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Bucktails
The Bucktails (1818–1826) were the faction of the Democratic-Republican Party
Democratic-Republican Party
in New York State
New York State
opposed to Governor DeWitt Clinton. It was influenced by the Tammany
Tammany
Society. The name derives from a Tammany
Tammany
insignia, a deer's tail worn in the hat. The name was in use as early as 1791 when a bucktail worn on the headgear was adopted as the "official badge" of the Tammany
Tammany
Society. The wearing of the bucktail was said to have been suggested by its appearance in the costume of the Tammany
Tammany
Indians in the vicinity of New York. The Bucktails were led by Martin Van Buren, and included John King (son of Federalist Rufus King), and William L
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Union Army
American Indian Wars American Civil WarFort Sumter First Bull Run Wilson's Creek Forts Henry and Donelson Shenandoah South Mills Richmond Harpers Ferry Munfordville Shepherdstown Chambersburg Raid Mississippi River Peninsula Shiloh Jackson's Valley Campaign Second Bull Run South Mountain Antietam Hartsville Fredericksburg Stones River Chancellorsville Gettysburg Champion Hill Vicksburg siege Corydon Chickamauga Chattanooga Wilderness Atlanta Spotsylvania Sabine Pass New Hope Church Pickett's Mill Cold Harbor Plymouth Fort Pillow Petersburg siege Kennesaw Mountain Jonesborough Franklin Nashville Appomattox Court HouseCommandersCommander-in-Chief 16th President of the United States
United States
- Abraham Lincoln
Abraham Lincoln
(1861-1865) 17th President Andrew Johnson
Andrew Johnson
(1865)General-in-Chief 1st: Winfield Scott 2nd: George B. McClellan 3rd: Henry W. Halleck Final: Ulysses S
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American Civil War
Union victoryDissolution of the Confederate States U.S. territorial integrity preserved Slavery abolished Beginning of the Reconstruction EraBelligerents United States  Confederate StatesCommanders and leaders Abraham Lincoln Ulysses S. Grant William T. Sherman David Farragut George B. McClellan Henry Halleck George Meade and others Jefferson Davis Robert E. Lee  J. E. Johnston  G. T. Beauregard  A. S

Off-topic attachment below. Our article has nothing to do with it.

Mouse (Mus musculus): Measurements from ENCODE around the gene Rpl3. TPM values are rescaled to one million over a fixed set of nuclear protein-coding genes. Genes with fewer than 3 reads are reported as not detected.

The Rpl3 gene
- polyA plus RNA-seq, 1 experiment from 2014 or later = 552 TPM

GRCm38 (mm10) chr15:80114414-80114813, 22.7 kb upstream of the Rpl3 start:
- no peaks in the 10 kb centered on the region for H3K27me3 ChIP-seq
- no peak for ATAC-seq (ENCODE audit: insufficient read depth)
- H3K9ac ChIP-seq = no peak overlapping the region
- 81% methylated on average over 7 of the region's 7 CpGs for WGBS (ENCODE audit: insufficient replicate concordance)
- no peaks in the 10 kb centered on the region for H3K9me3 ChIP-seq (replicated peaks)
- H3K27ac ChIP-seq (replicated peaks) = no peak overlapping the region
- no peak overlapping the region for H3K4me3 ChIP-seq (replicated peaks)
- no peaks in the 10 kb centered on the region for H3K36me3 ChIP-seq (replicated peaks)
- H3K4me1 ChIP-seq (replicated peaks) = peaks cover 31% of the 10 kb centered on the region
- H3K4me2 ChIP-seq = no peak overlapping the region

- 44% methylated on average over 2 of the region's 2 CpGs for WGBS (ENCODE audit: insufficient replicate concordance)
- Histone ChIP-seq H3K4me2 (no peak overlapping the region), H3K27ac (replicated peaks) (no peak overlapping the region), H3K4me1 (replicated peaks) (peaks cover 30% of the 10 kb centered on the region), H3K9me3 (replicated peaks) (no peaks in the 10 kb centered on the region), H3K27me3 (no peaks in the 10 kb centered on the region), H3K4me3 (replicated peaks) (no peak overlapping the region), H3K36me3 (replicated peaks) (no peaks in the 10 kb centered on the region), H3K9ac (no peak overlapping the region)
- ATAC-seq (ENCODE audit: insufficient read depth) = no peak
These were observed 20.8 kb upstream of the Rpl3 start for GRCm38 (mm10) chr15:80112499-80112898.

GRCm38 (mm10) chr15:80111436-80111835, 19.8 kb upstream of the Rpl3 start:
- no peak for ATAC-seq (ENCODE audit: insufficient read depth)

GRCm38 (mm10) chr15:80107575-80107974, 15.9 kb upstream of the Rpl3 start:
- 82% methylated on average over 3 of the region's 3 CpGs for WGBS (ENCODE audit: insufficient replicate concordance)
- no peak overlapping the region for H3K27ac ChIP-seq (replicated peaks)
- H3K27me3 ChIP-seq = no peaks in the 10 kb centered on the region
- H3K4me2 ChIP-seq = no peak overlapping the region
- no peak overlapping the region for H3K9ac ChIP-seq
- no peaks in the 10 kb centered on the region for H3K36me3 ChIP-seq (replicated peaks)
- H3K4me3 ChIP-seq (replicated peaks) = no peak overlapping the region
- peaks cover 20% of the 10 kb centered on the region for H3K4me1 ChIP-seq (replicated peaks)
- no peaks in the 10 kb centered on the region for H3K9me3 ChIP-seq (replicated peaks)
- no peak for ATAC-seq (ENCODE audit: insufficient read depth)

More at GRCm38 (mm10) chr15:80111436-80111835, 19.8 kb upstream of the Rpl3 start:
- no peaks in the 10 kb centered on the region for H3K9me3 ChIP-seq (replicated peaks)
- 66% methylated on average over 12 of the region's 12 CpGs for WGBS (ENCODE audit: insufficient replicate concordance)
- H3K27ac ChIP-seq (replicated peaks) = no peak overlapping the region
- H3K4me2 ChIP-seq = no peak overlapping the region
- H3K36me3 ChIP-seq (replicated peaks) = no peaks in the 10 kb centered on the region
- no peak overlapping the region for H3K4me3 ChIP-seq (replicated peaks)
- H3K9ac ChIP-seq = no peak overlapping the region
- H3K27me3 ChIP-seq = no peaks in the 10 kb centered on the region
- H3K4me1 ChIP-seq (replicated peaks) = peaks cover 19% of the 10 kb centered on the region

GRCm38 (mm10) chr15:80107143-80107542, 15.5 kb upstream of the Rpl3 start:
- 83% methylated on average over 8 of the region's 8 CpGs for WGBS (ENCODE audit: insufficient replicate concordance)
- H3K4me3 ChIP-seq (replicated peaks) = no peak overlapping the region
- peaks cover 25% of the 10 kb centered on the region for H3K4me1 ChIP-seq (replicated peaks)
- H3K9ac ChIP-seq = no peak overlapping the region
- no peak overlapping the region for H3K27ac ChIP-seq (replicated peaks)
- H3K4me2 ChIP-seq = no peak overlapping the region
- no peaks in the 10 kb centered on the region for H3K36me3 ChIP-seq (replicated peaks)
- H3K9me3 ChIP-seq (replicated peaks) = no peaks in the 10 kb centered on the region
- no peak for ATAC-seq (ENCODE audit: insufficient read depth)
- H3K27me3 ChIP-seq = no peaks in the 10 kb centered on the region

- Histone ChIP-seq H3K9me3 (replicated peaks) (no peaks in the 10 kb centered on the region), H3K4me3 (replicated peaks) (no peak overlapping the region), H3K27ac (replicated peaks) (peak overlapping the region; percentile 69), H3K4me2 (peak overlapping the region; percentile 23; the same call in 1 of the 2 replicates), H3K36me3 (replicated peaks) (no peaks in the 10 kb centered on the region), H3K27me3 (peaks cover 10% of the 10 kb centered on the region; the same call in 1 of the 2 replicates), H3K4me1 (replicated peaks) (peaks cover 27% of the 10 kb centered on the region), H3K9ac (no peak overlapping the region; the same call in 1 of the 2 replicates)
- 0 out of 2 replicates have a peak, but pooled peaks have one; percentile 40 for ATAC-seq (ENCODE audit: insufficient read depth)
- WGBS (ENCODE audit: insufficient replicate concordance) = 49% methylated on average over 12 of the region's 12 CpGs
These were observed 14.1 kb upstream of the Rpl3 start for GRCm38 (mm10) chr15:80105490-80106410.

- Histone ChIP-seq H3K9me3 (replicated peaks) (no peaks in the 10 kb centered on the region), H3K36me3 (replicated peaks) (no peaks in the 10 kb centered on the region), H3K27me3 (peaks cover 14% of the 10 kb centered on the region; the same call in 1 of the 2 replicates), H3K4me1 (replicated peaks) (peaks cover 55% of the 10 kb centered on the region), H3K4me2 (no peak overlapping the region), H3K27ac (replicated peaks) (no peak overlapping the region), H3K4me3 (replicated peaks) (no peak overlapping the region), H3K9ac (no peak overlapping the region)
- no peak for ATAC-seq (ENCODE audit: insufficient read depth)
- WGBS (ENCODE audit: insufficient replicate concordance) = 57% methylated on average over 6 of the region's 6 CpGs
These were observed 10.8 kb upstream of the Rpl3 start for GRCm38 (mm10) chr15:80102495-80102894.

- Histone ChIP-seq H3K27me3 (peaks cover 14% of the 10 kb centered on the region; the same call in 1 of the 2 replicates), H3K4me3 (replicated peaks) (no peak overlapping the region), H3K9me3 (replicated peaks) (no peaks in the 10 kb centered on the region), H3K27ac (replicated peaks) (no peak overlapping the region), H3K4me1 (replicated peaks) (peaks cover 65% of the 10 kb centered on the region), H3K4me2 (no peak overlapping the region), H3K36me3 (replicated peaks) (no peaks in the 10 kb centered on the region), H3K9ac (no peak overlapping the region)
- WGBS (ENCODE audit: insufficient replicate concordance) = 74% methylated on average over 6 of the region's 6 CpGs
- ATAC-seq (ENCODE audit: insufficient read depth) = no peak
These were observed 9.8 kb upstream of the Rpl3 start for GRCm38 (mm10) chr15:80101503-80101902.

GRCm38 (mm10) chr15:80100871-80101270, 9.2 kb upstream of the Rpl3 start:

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Democratic-Republican Party
The Democratic-Republican Party
Democratic-Republican Party
was an American political party formed by Thomas Jefferson
Thomas Jefferson
and James Madison
James Madison
between 1791 and 1793 to oppose the centralizing policies of the new Federalist Party
Federalist Party
run by Alexander Hamilton, who was secretary of the treasury and chief architect of George Washington's administration.[5] From 1801 to 1825, the new party controlled the presidency and Congress as well as most states during the First Party System. It began in 1791 as one faction in Congress and included many politicians who had been opposed to the new constitution. They called themselves "Republicans" after their ideology, republicanism. They distrusted the Federalist commitment to republicanism
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New York State